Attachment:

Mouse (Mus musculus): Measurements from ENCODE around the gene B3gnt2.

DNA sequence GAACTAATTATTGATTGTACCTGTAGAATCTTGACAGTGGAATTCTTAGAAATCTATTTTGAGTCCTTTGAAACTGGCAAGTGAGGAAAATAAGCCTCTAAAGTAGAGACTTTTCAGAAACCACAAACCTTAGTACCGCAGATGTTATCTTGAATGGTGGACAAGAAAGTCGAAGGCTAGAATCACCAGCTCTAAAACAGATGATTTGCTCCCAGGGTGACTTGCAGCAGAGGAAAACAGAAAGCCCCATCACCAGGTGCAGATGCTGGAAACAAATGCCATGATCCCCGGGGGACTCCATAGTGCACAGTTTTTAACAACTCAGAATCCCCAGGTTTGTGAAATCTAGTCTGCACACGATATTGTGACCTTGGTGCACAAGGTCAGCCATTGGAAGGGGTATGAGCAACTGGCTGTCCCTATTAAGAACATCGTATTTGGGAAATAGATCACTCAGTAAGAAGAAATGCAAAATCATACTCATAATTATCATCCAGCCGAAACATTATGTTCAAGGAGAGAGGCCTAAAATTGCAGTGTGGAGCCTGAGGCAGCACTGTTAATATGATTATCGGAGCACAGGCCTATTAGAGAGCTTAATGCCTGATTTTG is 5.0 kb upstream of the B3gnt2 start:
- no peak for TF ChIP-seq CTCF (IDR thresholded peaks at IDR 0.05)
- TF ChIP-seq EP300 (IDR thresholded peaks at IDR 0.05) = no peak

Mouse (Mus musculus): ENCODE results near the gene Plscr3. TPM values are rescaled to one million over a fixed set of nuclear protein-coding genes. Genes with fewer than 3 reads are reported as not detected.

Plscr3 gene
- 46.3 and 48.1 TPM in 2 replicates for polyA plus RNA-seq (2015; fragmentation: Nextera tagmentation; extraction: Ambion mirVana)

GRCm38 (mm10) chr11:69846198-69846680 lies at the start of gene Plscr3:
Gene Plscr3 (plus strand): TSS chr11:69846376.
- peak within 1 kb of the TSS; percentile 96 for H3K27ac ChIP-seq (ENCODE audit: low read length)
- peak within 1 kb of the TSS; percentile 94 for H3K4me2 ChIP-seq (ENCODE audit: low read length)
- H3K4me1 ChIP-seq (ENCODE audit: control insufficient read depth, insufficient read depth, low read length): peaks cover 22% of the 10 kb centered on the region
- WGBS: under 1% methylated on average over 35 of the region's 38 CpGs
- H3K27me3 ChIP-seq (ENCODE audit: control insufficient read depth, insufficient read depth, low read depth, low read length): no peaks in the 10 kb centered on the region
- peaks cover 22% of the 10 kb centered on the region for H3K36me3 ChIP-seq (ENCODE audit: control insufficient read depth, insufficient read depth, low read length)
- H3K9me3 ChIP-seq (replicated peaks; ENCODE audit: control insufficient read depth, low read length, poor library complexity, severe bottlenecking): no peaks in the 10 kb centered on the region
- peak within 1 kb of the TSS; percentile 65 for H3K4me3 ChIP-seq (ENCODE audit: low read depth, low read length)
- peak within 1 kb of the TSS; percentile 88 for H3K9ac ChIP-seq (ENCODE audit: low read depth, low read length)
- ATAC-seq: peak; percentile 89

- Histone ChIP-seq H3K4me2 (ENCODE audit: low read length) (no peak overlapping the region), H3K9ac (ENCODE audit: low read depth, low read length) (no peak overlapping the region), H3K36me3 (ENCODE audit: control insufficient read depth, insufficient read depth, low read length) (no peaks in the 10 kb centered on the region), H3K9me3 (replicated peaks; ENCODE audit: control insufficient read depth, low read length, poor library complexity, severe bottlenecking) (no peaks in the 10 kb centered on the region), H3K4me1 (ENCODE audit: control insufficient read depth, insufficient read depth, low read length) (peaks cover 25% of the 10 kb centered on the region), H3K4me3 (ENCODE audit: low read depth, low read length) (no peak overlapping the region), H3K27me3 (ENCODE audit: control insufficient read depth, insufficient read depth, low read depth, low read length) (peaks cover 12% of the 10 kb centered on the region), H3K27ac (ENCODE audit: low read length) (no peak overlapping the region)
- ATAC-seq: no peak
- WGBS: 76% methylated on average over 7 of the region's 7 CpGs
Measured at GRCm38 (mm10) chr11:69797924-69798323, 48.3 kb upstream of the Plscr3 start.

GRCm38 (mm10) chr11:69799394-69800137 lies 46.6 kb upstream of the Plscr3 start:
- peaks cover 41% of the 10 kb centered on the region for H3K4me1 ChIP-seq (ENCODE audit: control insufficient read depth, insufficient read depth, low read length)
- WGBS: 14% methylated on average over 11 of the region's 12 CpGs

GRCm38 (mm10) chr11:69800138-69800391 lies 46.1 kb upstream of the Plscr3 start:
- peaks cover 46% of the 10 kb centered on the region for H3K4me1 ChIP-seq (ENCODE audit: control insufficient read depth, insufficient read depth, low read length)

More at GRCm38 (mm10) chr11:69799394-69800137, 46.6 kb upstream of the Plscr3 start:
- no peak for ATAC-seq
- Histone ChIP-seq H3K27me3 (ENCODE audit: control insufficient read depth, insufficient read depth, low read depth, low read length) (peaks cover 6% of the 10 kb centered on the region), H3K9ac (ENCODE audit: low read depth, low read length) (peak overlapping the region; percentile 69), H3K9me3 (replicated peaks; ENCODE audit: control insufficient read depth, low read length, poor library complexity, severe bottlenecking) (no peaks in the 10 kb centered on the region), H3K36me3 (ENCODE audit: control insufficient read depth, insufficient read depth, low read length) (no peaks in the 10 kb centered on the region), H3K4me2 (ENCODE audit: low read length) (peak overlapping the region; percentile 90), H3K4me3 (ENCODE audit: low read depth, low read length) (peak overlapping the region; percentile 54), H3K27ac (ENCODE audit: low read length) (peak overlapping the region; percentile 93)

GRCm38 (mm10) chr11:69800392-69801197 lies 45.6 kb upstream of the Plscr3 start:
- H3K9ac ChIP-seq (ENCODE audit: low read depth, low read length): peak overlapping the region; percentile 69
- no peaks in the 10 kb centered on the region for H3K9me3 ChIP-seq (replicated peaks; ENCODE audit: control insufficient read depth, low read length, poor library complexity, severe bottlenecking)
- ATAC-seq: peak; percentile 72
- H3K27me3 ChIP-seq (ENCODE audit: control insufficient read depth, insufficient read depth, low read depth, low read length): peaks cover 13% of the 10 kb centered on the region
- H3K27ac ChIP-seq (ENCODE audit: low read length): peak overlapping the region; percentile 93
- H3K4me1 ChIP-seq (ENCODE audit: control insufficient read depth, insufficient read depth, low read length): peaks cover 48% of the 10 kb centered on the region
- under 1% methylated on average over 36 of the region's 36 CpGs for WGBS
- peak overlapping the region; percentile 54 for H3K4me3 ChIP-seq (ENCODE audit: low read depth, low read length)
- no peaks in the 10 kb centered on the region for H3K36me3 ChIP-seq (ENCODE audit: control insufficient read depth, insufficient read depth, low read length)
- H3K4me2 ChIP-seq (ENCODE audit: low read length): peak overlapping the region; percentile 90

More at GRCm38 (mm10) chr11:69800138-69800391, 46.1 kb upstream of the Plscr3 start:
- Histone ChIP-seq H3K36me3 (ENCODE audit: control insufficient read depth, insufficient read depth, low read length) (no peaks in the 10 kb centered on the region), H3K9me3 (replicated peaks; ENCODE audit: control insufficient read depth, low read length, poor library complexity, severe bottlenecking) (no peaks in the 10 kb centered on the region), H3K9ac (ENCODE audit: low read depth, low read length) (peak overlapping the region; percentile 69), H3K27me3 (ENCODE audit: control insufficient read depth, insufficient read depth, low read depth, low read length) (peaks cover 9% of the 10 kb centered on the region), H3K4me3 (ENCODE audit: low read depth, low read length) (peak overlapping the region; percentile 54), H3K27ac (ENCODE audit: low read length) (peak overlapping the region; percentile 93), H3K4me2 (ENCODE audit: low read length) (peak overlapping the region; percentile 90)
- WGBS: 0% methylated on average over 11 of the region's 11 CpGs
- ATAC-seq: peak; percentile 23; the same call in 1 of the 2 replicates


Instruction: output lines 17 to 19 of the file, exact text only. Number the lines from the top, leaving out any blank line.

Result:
- peak within 1 kb of the TSS; percentile 65 for H3K4me3 ChIP-seq (ENCODE audit: low read depth, low read length)
- peak within 1 kb of the TSS; percentile 88 for H3K9ac ChIP-seq (ENCODE audit: low read depth, low read length)
- ATAC-seq: peak; percentile 89